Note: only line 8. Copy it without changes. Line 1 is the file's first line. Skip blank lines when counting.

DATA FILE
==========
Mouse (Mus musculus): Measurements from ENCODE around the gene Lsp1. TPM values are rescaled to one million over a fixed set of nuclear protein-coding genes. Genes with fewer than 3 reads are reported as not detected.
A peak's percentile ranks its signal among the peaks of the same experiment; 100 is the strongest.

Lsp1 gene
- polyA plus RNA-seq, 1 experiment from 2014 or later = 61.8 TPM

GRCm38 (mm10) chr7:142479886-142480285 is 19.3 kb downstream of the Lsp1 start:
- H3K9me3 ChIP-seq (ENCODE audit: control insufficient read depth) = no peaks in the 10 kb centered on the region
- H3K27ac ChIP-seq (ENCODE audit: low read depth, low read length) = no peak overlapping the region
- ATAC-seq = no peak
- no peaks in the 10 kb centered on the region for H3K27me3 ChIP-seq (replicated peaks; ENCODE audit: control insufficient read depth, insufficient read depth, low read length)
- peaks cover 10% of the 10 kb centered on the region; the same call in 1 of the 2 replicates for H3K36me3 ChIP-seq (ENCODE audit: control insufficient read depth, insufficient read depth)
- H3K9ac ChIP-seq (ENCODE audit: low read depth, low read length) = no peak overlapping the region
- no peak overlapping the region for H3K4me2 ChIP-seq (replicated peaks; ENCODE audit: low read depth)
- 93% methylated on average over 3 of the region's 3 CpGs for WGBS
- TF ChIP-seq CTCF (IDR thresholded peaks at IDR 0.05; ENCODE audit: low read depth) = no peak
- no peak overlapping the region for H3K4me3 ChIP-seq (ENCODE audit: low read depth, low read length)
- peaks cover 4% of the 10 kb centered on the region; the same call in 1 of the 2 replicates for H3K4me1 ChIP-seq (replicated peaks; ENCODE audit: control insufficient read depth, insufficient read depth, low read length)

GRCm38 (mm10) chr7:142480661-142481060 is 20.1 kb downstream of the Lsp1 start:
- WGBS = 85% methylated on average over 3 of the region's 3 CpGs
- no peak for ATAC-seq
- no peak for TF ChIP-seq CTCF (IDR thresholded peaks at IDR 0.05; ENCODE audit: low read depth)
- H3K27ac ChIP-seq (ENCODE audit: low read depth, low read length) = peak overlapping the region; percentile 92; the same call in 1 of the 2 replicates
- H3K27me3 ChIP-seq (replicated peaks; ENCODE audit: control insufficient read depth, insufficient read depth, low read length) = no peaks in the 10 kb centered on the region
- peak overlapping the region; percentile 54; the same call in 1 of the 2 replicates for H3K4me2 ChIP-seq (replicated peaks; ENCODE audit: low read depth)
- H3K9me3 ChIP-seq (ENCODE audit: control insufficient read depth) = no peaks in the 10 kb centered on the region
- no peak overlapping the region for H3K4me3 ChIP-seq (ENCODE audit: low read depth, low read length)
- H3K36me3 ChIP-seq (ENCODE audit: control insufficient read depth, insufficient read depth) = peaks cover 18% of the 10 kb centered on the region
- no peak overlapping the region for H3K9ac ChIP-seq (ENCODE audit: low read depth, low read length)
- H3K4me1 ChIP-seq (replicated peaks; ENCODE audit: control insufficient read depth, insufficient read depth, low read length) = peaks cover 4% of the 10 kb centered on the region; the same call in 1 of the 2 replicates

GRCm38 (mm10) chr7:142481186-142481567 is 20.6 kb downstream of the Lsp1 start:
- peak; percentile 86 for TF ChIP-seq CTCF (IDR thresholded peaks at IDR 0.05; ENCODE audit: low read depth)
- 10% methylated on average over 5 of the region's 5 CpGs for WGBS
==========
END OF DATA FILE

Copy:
- ATAC-seq = no peak